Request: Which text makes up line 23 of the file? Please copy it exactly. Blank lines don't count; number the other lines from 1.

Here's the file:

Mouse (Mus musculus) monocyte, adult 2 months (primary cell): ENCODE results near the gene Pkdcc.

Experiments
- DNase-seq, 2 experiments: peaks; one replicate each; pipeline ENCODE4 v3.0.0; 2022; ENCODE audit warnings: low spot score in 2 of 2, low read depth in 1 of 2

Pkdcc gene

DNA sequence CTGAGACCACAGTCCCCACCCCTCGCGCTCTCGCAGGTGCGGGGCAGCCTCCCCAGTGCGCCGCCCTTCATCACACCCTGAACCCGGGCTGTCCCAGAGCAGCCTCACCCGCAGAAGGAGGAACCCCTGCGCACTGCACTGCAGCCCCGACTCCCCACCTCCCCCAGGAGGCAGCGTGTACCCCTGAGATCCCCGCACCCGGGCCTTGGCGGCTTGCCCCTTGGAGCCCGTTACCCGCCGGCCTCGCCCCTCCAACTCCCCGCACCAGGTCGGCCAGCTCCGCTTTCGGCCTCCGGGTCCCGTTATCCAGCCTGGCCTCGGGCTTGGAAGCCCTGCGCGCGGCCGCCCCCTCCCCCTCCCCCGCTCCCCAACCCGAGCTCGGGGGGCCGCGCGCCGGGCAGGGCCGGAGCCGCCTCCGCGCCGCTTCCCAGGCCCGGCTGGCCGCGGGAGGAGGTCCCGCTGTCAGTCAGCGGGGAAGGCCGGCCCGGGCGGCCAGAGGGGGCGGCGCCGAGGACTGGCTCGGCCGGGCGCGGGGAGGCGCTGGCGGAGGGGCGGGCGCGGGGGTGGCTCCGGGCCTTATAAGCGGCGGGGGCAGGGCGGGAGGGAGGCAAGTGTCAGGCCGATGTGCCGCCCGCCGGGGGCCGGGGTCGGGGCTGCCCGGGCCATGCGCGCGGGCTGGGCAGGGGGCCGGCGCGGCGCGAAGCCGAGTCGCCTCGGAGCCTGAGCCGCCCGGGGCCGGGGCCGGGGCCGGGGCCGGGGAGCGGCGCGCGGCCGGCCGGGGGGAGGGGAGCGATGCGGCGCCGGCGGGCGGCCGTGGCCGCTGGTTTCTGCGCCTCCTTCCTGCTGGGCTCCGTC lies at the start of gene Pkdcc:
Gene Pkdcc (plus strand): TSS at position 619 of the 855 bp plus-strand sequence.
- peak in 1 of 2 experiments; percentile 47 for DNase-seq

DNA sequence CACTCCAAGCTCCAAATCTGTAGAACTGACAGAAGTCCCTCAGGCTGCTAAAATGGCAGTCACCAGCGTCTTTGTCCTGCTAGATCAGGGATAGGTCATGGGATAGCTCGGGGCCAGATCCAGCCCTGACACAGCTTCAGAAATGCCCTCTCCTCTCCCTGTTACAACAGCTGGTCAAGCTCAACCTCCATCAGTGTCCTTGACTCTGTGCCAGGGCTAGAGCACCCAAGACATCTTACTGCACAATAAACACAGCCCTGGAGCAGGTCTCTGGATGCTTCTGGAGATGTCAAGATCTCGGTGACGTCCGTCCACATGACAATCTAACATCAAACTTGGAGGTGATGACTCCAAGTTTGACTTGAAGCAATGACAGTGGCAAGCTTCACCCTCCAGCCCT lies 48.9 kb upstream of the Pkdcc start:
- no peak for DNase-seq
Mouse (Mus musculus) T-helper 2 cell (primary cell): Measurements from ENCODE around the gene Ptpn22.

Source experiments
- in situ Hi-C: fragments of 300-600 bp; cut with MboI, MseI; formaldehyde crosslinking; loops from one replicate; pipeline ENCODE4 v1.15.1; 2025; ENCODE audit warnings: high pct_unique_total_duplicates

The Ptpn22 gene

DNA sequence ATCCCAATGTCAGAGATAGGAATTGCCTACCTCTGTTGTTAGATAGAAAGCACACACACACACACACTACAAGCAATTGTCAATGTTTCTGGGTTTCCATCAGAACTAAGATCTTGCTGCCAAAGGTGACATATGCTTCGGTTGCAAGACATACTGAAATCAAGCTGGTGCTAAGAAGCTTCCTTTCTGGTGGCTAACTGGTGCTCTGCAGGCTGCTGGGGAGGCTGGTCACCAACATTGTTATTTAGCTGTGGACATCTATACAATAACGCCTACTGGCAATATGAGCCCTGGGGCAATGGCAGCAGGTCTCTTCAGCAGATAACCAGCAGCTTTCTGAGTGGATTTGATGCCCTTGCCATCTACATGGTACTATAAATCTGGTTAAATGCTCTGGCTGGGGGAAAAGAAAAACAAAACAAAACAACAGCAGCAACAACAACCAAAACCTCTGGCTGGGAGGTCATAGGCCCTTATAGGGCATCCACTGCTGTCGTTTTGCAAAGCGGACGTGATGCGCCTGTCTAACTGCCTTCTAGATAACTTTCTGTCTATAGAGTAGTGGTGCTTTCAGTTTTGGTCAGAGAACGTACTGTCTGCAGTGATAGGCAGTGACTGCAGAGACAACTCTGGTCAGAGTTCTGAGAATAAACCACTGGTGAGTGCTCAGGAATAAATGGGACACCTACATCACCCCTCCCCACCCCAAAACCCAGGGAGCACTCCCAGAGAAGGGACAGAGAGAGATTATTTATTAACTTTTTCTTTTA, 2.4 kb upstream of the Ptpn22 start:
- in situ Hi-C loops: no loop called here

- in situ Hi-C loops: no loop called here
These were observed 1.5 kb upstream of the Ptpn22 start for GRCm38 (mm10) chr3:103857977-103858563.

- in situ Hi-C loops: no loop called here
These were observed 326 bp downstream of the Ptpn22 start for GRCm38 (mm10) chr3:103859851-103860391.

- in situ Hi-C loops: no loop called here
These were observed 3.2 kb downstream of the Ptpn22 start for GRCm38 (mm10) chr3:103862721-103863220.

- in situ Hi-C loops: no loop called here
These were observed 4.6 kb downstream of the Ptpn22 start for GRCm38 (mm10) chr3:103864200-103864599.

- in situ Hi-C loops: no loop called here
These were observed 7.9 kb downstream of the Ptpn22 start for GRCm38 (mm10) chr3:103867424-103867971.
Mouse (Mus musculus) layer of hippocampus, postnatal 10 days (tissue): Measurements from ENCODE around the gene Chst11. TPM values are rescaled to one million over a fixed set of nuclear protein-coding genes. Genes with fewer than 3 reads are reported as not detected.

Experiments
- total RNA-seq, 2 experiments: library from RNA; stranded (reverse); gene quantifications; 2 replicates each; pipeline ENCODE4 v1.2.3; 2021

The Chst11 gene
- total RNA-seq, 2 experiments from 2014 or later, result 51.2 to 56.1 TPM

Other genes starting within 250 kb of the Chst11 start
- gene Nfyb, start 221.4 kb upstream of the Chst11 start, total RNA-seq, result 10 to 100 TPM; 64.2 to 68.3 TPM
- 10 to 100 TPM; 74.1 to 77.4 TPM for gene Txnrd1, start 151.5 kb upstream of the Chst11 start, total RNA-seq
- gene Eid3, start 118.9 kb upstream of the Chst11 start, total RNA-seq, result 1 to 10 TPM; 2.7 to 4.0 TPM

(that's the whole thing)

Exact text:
These were observed 4.6 kb downstream of the Ptpn22 start for GRCm38 (mm10) chr3:103864200-103864599.